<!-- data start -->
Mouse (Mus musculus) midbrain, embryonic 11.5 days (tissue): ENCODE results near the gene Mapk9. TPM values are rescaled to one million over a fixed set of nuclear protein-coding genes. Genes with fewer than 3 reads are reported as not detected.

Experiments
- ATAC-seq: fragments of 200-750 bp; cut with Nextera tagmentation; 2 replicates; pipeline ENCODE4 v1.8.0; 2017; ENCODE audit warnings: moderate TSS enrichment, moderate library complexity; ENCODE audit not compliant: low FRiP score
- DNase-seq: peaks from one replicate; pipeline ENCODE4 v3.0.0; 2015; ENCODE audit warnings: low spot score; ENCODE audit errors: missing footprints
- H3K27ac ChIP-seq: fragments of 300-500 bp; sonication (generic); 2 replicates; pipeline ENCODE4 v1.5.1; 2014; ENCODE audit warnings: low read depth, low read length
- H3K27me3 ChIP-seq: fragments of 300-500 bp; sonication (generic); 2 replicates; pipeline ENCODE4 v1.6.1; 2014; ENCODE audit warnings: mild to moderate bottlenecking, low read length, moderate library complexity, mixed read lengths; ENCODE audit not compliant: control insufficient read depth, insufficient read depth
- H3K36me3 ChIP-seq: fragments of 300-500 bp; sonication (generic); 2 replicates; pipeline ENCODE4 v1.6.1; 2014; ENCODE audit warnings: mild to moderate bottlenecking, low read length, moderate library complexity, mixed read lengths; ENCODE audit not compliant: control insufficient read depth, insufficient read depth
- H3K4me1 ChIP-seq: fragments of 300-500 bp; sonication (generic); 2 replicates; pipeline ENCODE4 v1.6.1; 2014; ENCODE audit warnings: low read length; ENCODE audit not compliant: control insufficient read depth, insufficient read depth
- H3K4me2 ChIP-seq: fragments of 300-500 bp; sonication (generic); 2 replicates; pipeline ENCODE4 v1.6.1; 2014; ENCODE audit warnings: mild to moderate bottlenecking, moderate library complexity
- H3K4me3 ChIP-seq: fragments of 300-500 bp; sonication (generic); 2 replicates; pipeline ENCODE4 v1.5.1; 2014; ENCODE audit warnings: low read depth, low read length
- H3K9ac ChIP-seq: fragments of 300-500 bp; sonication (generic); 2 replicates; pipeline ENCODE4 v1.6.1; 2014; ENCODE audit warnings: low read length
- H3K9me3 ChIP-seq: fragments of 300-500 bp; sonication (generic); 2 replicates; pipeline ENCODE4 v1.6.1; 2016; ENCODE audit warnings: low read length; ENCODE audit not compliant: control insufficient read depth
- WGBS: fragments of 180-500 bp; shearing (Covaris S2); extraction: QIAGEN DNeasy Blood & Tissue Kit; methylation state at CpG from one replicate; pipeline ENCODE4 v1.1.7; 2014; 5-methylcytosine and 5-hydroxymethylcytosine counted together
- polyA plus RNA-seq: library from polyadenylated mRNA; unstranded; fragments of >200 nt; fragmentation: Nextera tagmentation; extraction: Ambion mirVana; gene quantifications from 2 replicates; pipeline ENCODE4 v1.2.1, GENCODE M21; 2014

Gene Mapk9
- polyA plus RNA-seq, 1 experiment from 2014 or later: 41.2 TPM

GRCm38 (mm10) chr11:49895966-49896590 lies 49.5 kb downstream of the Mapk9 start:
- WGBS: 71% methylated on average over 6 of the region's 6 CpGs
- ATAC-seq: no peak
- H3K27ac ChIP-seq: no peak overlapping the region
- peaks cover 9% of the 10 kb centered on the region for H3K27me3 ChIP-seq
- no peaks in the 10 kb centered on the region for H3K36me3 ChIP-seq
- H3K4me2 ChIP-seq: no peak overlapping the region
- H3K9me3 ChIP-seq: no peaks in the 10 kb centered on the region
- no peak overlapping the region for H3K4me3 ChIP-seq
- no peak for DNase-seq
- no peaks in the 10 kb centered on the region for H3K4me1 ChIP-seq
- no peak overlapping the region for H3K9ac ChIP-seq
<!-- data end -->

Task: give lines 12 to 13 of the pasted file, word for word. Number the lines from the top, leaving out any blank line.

- H3K9me3 ChIP-seq: fragments of 300-500 bp; sonication (generic); 2 replicates; pipeline ENCODE4 v1.6.1; 2016; ENCODE audit warnings: low read length; ENCODE audit not compliant: control insufficient read depth
- WGBS: fragments of 180-500 bp; shearing (Covaris S2); extraction: QIAGEN DNeasy Blood & Tissue Kit; methylation state at CpG from one replicate; pipeline ENCODE4 v1.1.7; 2014; 5-methylcytosine and 5-hydroxymethylcytosine counted together